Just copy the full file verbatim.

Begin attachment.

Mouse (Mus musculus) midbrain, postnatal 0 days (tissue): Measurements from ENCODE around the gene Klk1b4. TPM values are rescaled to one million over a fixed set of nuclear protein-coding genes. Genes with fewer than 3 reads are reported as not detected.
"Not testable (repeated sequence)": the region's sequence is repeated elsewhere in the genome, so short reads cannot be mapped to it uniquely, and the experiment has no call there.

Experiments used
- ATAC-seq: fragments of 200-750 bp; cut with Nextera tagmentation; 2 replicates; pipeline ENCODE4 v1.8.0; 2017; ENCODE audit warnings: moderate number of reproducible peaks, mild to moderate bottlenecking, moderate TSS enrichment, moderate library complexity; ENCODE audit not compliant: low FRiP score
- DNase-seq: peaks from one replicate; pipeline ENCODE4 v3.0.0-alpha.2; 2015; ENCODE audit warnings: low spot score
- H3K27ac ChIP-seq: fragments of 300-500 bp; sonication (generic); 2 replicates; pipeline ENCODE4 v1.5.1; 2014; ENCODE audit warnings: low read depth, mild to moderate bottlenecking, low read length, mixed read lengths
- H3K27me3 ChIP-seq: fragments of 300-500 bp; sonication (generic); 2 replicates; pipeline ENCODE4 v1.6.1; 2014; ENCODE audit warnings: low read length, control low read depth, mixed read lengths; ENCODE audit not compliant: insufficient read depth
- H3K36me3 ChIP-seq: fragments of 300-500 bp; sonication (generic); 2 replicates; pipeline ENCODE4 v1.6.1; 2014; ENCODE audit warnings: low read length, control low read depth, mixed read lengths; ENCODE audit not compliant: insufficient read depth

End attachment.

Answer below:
Mouse (Mus musculus) midbrain, postnatal 0 days (tissue): Measurements from ENCODE around the gene Klk1b4. TPM values are rescaled to one million over a fixed set of nuclear protein-coding genes. Genes with fewer than 3 reads are reported as not detected.
"Not testable (repeated sequence)": the region's sequence is repeated elsewhere in the genome, so short reads cannot be mapped to it uniquely, and the experiment has no call there.

Experiments used
- ATAC-seq: fragments of 200-750 bp; cut with Nextera tagmentation; 2 replicates; pipeline ENCODE4 v1.8.0; 2017; ENCODE audit warnings: moderate number of reproducible peaks, mild to moderate bottlenecking, moderate TSS enrichment, moderate library complexity; ENCODE audit not compliant: low FRiP score
- DNase-seq: peaks from one replicate; pipeline ENCODE4 v3.0.0-alpha.2; 2015; ENCODE audit warnings: low spot score
- H3K27ac ChIP-seq: fragments of 300-500 bp; sonication (generic); 2 replicates; pipeline ENCODE4 v1.5.1; 2014; ENCODE audit warnings: low read depth, mild to moderate bottlenecking, low read length, mixed read lengths
- H3K27me3 ChIP-seq: fragments of 300-500 bp; sonication (generic); 2 replicates; pipeline ENCODE4 v1.6.1; 2014; ENCODE audit warnings: low read length, control low read depth, mixed read lengths; ENCODE audit not compliant: insufficient read depth
- H3K36me3 ChIP-seq: fragments of 300-500 bp; sonication (generic); 2 replicates; pipeline ENCODE4 v1.6.1; 2014; ENCODE audit warnings: low read length, control low read depth, mixed read lengths; ENCODE audit not compliant: insufficient read depth